Local environmentalists are keeping a close watch on the UC Merced planning process. "We're not taking on UC, we're taking on the process," said Lydia Miller, president of the San Joaquin Raptor Rescue Center, which finds homes for wounded barn owls, red-tailed hawks, shrikes and other raptors. "We're trying to make sure they do this project right, and, if they don't do it right, we're laying the groundwork for a lawsuit."

This is not popular with some of Miller's Merced neighbors. "Some people will say things like, 'You're depriving your son (a high school student) of the chance for a college education,'" Miller said. "But you'd be surprised how many say things like, 'My god, we don't want this in Merced!'"

Miller and Steve Burke, president of Modesto-based "Protect our Water," have won important environmental lawsuits in the past, and UC planners do not take them lightly. "They have a tremendous track record," Roger Samuelsen said.

Both the university and Merced County, which is jointly planning the project with UC, expect to be sued. "So we've got to make sure we've got a defensible project," said county planner Bob Smith.

Many UC biologists oppose the present campus site. Some have protested publicly against the plan to build a campus for 25,000 students, and several thousand faculty and staff members, in such an environmentally sensitive area. Others are trying to work within the system, hoping to persuade the Board of Regents and the UC administration to move the site.

But there is strong political pressure to start building soon, on the theory that once permanent buildings are under construction, the project cannot be stopped.

Some of the pressure comes from Governor Davis, who has appointed a "red team," made up of state agency heads and UC officials, to speed the campus along. Democratic Congressman Gary Condit, a close Davis political ally, also is pushing hard, as are Dennis Cardoza, the area's Democratic state assemblyman, and Dick Monteith, its Republican state senator.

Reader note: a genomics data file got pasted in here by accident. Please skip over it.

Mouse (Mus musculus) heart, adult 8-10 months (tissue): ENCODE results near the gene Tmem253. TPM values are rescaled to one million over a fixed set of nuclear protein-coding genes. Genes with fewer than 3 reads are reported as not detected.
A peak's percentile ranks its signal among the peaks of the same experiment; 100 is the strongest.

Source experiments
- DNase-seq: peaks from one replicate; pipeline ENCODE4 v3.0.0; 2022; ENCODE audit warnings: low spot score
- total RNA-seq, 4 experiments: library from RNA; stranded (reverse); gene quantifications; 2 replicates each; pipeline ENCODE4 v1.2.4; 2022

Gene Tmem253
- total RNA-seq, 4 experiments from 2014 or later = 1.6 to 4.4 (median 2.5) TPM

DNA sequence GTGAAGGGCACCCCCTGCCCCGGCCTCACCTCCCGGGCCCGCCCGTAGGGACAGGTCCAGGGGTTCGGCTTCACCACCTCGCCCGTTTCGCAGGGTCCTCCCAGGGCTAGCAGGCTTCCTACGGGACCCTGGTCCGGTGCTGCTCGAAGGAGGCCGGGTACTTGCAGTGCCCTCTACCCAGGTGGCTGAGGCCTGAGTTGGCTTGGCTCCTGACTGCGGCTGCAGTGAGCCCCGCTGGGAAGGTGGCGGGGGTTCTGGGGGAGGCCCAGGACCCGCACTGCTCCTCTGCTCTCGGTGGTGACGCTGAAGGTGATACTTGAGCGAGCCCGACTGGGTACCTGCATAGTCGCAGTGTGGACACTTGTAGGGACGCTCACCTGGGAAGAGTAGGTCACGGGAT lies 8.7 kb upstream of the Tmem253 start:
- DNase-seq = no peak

Nine months ago, Condit, Cardoza and Monteith met with representatives of the Army Corps of Engineers, U.S. Fish and Wildlife and other agencies and "let them know we think this (project) can be done," said Deede D'Adamo, Condit's legal counsel. "We've gotten the message through at the highest level that this is the highest priority."

On a trip through the Central Valley, former Vice President Al Gore said he would appoint a task force to help UC Merced move through the federal bureaucracies, but nothing much happened. The attitude of the new Bush Administration is not known.

Over the Christmas holidays, campus officials and local politicians thought they had found a way out of their environmental dilemma. They floated the idea of placing the first three permanent campus buildings on a 200-acre public golf course that is part of the trust lands. This location is one and a half miles from the original site but has few, if any, vernal pools.

"Because the golf course already has been developed, it would be easy to avoid any wetlands," campus spokesman James Grant told the Sacramento Bee. "So we are looking quite seriously at this alternative."

Environmentalists immediately cried foul.

"This is piecemealing the project, and that's against both federal and state law," said Lydia Miller. "They know that once they get a couple of buildings out there, it will be almost impossible to stop the whole project. They're just thumbing their noses at the federal agencies...This is shady and corrupt in the worst way."

Former UC Berkeley Provost Roderick Park, who is recruiting academic administrators for UC Merced, repairs his homemade airplane, damaged in a crash at Park’s Sonoma County vineyard.  
Officials of both the Environmental Protection Agency and the U.S. Fish and Wildlife Service have expressed reservations about the golf course alternative.

"It depends what kind of buildings they want to put out there," said Vicki Campbell of Fish and Wildlife. "If it's something like a remote field station, that would probably be okay, but if these are basic campus buildings, like a library or an administration building, that would be piecemealing" and that would be illegal. (The three buildings UC has in mind are a library, an engineering/science building and a classroom/office building, not a "remote field station.")

Most of the parties in this complicated dispute agree that eventually a deal will be struck, and a UC campus will be built somewhere in the Merced area.

"I think we will see a campus in eastern Merced County," Campbell said. "I wouldn't hazard a guess on where or when."